"As soon as I got diagnosed, [Adam and I] planned our wedding straight away. It was going to be this May, but we didn't want to wait, and I didn't want go down the aisle with a frame or a walking stick. We only got married, on our terms, because of my diagnosis."
"Being able to walk down the aisle meant so much to me, I'm a very proud person and not being able to would've really upset me. I just wanted to be a normal person on my wedding day and not look like a 'disabled bride'. I just wanted to be a bride."
Lara wakes up every morning in pain. Her muscles are sore, her body fatigued. She feels like she could stay in bed all day. She said that tiredness never goes away. You never feel normal.
"It's really, really hard. I'm still able to walk for short distances but mostly I'm in a wheelchair now. My legs are really bad at the moment, I've fallen four times this week. And when you fall it really hurts because there's no muscles, my right leg is a wasteland. Now it's started in my left leg and my right arm - I can't lift a kettle, I can't lift my son or take the rubbish out. A month or two ago I walked to the letterbox, there's a tiny incline, and I got so puffed out I almost fell. Putting on the washing makes me worn out."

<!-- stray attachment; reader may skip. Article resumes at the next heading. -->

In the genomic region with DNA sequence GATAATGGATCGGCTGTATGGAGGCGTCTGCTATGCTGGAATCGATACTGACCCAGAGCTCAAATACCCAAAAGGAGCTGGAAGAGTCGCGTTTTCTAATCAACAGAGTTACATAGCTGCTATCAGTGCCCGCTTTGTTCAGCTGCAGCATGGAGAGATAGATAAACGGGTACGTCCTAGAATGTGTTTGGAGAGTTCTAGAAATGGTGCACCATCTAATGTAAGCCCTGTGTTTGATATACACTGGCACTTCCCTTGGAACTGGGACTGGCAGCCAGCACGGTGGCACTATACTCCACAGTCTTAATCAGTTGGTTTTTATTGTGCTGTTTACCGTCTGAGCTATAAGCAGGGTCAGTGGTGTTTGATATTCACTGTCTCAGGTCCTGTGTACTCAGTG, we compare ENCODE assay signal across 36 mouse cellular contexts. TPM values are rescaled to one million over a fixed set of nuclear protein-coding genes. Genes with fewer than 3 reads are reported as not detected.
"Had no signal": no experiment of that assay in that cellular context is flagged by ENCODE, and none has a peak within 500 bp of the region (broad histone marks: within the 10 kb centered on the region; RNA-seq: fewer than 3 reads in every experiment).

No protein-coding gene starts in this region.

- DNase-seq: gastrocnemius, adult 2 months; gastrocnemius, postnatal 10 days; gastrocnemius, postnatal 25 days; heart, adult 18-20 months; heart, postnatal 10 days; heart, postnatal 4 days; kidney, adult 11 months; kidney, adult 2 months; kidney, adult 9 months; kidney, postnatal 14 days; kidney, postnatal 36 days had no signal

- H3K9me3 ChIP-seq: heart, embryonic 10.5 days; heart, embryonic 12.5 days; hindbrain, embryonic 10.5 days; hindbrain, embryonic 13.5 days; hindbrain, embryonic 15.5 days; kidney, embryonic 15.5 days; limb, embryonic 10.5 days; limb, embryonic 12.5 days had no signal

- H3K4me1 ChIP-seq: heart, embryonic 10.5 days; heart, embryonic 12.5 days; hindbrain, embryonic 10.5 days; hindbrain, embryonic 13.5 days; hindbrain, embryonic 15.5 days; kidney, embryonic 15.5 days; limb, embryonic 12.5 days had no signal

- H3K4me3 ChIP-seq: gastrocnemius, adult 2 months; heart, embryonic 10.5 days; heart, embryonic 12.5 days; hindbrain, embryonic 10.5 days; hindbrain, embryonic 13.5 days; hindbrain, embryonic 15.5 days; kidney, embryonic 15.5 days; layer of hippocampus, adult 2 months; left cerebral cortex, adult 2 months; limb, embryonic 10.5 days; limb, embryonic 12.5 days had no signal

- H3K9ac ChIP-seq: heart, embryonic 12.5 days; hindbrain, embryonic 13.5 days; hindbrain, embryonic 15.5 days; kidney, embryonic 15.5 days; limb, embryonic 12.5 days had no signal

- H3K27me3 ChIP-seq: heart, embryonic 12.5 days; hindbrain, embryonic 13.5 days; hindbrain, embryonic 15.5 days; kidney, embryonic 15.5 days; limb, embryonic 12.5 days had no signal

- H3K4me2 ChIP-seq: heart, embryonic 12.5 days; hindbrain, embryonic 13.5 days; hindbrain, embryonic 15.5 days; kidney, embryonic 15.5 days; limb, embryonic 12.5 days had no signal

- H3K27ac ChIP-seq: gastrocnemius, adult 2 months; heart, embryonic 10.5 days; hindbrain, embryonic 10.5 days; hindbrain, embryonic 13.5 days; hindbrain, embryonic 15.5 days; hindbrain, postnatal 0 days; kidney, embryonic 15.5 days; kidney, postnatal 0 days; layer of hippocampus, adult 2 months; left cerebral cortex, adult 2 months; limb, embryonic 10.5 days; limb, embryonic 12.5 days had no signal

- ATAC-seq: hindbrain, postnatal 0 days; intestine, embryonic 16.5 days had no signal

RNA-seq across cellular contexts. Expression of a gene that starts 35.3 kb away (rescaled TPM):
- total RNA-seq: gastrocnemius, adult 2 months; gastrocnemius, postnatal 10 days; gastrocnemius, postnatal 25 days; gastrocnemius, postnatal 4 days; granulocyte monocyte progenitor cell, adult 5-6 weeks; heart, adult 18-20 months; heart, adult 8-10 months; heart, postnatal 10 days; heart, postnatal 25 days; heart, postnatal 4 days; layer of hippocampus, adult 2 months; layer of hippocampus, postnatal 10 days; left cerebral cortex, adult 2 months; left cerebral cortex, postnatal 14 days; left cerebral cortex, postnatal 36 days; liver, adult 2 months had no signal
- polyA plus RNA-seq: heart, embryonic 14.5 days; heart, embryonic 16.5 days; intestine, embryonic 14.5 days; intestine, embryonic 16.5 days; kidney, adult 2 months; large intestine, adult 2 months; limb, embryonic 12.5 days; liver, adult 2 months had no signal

"My husband helps so much, but he works 15 hour days so sometimes I'm on my own with Thomas for that long, it's really exhausting keeping up with a toddler who's 20 months old and wants to explore and run, and I can't.
"I feel very guilty because I can't take him anywhere. I feel guilty I can't do the normal things like taking your kid to kinder gym or playgroup but I feel like I'm doing the best I can. I'm trying to make the best memories I can with my beautiful little boy, so basically I just forget everything and just focus on him. I think life's too short to care about putting a load of washing on."
Lara knows what it's like 'at the end' when you have ALS because she watched her father go through it. The last bit is really yucky, she said, stuck in a paralysed body, only able to move your eyes.